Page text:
As caching vendors and content delivery networks have focused on improving the Internet’s performance by pushing content to the network’s edge, a group of smaller start-ups has been quietly rolling out technologies designed to boost speed all the way up to the user’s desktop.
Because a majority of U.S. teleworkers and many remote office branches still access the Internet using dial-up connections, businesses can expect other, larger vendors also to start looking at the last-mile problem, analysts say.
Indeed, Inktomi became one of the first such vendors to roll out its own software targeting last-mile content acceleration when it introduced Personal Edge last week.
Last-mile acceleration is something that likely will become increasingly important to businesses that find bandwidth limitations can throw a wrench into application deployments.
ABN Amro Bank NV, a banking group in Amsterdam, was about to trash its Siebel Systems Inc.-based customer relationship management application because of slow delivery to some of its 3,000 employees worldwide, but found a solution with content provider HyperSpace Communications Inc., which uses HTTP compression technology to squeeze more content through smaller pipes.
“Once we put their application on the HyperSpace compression server they were able to make it work,” says Kurt Brock, CTO at HyperSpace.
Another consideration is the experience of Web surfers who access companies’ Web sites, especially e-commerce sites. While CDN providers such as Akamai Technologies Inc. can speed the delivery of content by pushing it to the edge, they can’t address slow connections between ISPs and desktops. That’s where last-mile acceleration comes in.
Novica.com, which in association with National Geographic provides an online array of handcrafted art from around the world, uses Akamai to speed the delivery of graphics and images, but found an additional 30 per cent improvement in the end-user experience when it added technology from Fireclick. Fireclick uses idle link times to download content that will likely be asked for next into the end user’s browser cache.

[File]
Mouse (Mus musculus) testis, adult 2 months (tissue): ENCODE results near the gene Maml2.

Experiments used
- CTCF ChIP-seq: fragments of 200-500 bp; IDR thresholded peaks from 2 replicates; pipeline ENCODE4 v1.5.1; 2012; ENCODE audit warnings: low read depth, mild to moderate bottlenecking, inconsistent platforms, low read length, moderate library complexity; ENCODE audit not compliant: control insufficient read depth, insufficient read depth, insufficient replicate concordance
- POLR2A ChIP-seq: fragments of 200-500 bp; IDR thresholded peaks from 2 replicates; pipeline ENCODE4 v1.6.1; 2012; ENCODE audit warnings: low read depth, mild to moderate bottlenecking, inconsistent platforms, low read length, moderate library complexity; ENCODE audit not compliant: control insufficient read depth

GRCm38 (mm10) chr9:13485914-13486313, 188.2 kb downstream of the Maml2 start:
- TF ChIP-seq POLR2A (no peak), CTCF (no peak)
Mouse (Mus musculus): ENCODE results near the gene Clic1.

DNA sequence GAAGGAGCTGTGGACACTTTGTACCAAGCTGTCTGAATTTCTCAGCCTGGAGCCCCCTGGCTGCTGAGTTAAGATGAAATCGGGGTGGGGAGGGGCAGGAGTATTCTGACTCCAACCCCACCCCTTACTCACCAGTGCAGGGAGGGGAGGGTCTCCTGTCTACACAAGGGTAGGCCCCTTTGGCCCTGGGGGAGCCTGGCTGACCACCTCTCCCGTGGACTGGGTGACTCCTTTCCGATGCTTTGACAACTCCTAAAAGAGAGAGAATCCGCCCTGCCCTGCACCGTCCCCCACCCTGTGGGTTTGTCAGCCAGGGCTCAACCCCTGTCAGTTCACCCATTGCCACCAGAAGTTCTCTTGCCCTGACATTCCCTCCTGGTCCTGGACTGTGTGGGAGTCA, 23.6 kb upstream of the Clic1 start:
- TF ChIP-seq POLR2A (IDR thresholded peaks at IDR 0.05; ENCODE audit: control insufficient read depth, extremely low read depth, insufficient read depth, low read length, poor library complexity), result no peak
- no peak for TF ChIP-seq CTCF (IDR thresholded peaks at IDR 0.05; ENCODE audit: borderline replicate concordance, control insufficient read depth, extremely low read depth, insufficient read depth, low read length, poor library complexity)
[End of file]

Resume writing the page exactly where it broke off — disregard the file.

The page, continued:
“For what we sell on our Web site it’s all about the images, so the quicker they can pull up images and products the better,” says Charles Hachtmann, CTO at Novica.com.
As for Inktomi, its focus has always been on the core of the network, speeding up the delivery of content from origin servers to the network’s edge. But as the delivery of content to the network’s edge improved, bottlenecks have remained in the last mile despite the emergence of broadband, says Peter Galvin, an Inktomi vice-president “There are technologies like broadband, either cable or DSL, that are coming online, but they’re not coming online as fast as some people would hope and there is still a huge base out there of dial-up or narrowband users,” Galvin says.
As a result, Inktomi sought ways to extend its content delivery capabilities. Other CDN service providers and caching vendors have offered last-mile acceleration, but through partnership arrangements. Akamai and Web acceleration vendors Xcache and SpiderSoftware have partnered with Fireclick.
For the most part, last-mile acceleration has been the domain of start-ups. Others targeting the last mile include BoostWorks, which uses compression technology, and FineGround Networks, which uses compression and other technologies, such as determining what part of a request is new and delivering only that updated content.
Inktomi’s Personal Edge takes an approach similar to FineGround’s, using a combination of compression technology, sending only updated content, and desktop caching. Inktomi says Personal Edge, which is software that sits on Inktomi’s Traffic Server cache, and works in tandem with it, can speed Web page delivery by more than 30 per cent.
That’s good news for dial-up users, who actually have seen a progressive degradation in performance during the last two years, according to Web performance monitoring company Keynote Systems.
“One obvious reason that performance has slowed for dial-up users is Web sites are getting more graphically rich and content heavy,” a Keynote spokeswoman says.
Galvin says Inktomi began looking at the last-mile bottleneck about a year ago.
“As Web sites put more and more content and images on their site, they find they have an efficient way of delivering content to the edge,” Galvin says. “But how do they make it more efficient over these slower, higher-latency connections? We started looking at those connections and how we could improve those connections.”
Neal Goldman, an analyst with The Yankee Group, says Personal Edge is a natural extension to Inktomi’s products. He says companies can expect other vendors to follow Inktomi’s lead. “The last-mile issue isn’t going away anytime soon,” he says.
Personal Edge requires a client agent and Galvin says he expects service providers, such as AOL Time Warner, which already plans to use the software, will pick up on the technology first. It is applicable to corporations, as well, Galvin says, especially for employees on the road who can’t take advantage of corporate broadband connections.
Personal Edge is priced depending on configurations, CPU utilization and total number of clients.